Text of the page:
The court found that the executor was, inter alia, obstructive and that he tried his best to steamroller the administration of the estate through on a basis that the applicant’s claim be negated. In this the executor was aided and abetted by the second and the third respondents who were not nominated as heirs in the will. The court also found that the executor ought not to be remunerated for his services with the administration of the estate or to be reimbursed for expenses.

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[17] The aforesaid authorities confirm that mere disagreement between an heir and the executor of a deceased estate, or a breakdown in the relationship between one of the heirs and the executor, is insufficient for the discharge of the executor in terms of section 54(1)(a)(v) of the Act. In order to achieve that result, it must be shown that the executor conducted himself in such a manner that it actually imperilled his proper administration of the estate. Bad relations between an executor and an heir cannot lead to the removal of the executor unless it is probable that the administration of the estate would be prevented as a result. But, in my view, even in such event, the respective actions of the heir and the executor must be considered, for an heir cannot be allowed to frustrate, through unreasonable and wrong conduct, the actions of an executor which is beyond reproach. A disgruntled heir cannot be allowed to circumvent the administration process by improperly pressurising the executor to accede to his demands. To remove an executor in such circumstances would not serve any purpose for the same lot would befall the next executor as well. It is not necessary to discuss this issue any further since in the present matter I hold the view that the relationship between the respondent and the appellant is not such that it would prevent the administration of the estate.

[18] In the founding papers the respondent made numerous allegations of improper and wrong conduct on the part of the appellant. In support of his contentions the respondent filed a report of an auditor, Mr Prakke. The report of Mr Prakke consisted of approximately 80 pages plus numerous annexures attached to it. The report did not only contain financial issues but adopted facts which could only have emanated from the respondent. Mr Prakke accused the appellant and others in the strongest language possible of the worst possible conduct including incompetence, wrongful acts, financial greed, cover up of wrongful and illegal execution of duties, misrepresentation of true financial affairs, the abuse and wilful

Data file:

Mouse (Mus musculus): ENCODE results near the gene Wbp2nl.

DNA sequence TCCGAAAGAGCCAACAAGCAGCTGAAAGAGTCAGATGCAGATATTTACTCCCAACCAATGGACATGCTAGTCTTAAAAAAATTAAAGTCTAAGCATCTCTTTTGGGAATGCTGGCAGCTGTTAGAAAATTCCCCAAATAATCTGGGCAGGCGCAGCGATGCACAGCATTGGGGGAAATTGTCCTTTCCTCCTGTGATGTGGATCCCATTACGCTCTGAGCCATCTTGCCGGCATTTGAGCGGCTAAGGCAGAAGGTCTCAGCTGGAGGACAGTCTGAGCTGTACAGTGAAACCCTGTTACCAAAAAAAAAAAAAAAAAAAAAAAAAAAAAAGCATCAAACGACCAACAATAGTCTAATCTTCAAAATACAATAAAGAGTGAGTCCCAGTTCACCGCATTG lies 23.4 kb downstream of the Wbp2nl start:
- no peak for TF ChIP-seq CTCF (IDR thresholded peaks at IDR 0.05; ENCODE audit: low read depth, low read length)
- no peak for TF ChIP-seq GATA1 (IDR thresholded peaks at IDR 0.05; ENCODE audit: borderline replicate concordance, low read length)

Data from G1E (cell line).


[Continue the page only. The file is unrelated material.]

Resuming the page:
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incorrect interpretation and execution of accounting conventions and statutory obligations, and, in fact, of probably all possible wrongs and improper conduct which a person in the appellant’s position could have committed. The attack on the appellant not only related to his actions as executor after the death of the deceased, but also to his actions as auditor over a period of many years preceding the death of the deceased. He was also accused of accepting the executorship in order to advance his own financial benefit and to further his own self-interest. He was also accused thereof that his ultimate goal was to earn the executor fees in addition to audit fees and director fees to be determined by himself.

[19] In response to the respondent’s case, the applicant addressed each and every issue in detail in his answering affidavit and attached thereto supporting affidavits and expert reports and numerous annexures. One such affidavit was of Ms AJ van den Bergh, a chartered accountant and director of PKF Inc, the firm which conducted the audit and the preparation of financial statements for the year ending 30 June 2007 in respect of Cardio and Heia and the preparation of the financial statements for the same year in respect of the estate of the deceased trading as Heia Safari Ranch. The other expert report was under the joint hand of Mr A Greyling and Ms S Veale, both chartered accountants contracted to Accountants @ Law Pty Ltd, a company specialising in the provision of forensic accounting services. The Greyling/Veale report which consisted of approximately 200 pages, analysed the Prakke report and dealt with all the contentious issues. It is not necessary to refer to the issues dealt with in the aforesaid reports save to say that the Greyling/Veale report disputed and, in fact, rebutted the allegations and findings of the Prakke report.